Too many pundits haven't calculated what America's tax plan will mean for our future. In a word, lower tax rates mean new opportunity, a whole world of opportunity for people. If you earn more, if you're promoted to a better job, if you're able to save some money and invest it, then fewer of those dollars will go to line Uncle Sam's pockets and more will end up in your wallets where they belong. That's the key difference from the tax system we have now. And when you see that bright green light telling you, go ahead, take a risk, shoot for your dreams and do more with your lives, it'll be America that gains the most, America that becomes more competitive, and yes, America that lights up the sky with economic fireworks that spell ``U.S.A. Number One.'' I've often said and believe it must always remain our goal: We cannot be satisfied until the United States can outproduce, outcompete, and outsell anybody, anywhere in the world.

Well, America's tax plan will enable us to do just that. Tax rates are like prices for producing, saving, and investment. And history shows that in the case of two countries, A and B, and the tax rates are cut in B, then capital will flow from A to B. By bringing down our prices, by making them cheaper, well, than virtually anywhere in the world, we're going to create powerful incentives for people to invest, produce, and save in America. We're going to create powerful incentives for people all over the world to do their shopping and create jobs in America's stores ahead of any other store.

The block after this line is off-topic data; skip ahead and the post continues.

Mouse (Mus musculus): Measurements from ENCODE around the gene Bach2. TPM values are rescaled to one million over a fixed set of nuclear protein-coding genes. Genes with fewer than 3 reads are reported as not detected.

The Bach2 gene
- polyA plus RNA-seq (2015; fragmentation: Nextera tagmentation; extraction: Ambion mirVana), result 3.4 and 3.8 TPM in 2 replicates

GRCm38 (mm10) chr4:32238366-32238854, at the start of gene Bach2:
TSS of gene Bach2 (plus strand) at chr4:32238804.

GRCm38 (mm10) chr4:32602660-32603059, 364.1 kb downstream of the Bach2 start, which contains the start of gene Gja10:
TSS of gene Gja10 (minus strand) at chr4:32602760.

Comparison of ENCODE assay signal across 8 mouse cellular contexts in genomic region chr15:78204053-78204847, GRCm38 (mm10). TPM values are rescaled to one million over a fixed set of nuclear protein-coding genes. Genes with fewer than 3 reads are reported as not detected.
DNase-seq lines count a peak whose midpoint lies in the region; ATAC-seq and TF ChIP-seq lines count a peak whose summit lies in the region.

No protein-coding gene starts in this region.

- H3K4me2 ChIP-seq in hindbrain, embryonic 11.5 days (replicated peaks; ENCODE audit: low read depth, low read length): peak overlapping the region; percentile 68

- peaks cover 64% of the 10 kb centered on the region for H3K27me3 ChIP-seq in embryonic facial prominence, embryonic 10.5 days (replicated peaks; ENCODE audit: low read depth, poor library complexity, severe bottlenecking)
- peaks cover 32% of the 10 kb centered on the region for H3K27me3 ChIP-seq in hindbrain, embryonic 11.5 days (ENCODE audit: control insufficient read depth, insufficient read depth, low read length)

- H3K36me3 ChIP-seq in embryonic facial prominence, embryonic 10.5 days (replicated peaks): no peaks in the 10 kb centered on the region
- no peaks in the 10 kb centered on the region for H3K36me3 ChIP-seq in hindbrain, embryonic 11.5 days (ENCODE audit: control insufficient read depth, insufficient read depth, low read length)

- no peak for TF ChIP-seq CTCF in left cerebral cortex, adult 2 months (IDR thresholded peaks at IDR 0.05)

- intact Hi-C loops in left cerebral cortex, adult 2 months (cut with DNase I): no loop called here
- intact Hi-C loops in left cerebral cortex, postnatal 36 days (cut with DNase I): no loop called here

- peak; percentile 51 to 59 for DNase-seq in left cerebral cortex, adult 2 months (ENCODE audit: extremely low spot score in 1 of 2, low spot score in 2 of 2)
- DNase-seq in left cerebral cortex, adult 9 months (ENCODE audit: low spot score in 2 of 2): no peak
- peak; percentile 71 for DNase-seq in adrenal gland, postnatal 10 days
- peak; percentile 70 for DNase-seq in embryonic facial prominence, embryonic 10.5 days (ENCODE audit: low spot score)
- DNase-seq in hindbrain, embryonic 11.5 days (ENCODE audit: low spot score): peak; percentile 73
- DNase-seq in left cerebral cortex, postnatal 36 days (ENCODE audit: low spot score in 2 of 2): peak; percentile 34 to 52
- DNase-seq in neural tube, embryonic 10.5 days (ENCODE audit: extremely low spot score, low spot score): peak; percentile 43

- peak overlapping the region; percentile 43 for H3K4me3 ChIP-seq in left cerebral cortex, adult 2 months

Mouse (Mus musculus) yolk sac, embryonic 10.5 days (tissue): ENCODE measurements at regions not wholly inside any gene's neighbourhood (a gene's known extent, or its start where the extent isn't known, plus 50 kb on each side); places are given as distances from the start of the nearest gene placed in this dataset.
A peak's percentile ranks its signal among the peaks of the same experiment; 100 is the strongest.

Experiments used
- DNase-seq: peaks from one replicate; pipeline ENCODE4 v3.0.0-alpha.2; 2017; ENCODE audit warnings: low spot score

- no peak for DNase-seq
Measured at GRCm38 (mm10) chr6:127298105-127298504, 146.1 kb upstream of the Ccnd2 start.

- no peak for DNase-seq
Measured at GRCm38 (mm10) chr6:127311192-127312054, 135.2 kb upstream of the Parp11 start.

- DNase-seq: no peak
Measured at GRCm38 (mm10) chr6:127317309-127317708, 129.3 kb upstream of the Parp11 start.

We're going to contribute to another surge of venture capital and entrepreneurial activity. We're going to make it possible for tomorrow's industrial giants to be born in America, born in a small business that may begin in the dream of one Jaycee.

This is the future that we can invent and create together. And we shouldn't settle for less; our dreams can be real. I'm convinced that getting this program passed will be the best thing we can ever do for ourselves. Help us get it passed by Thanksgiving, and then we'll give America the best Christmas present we've ever had.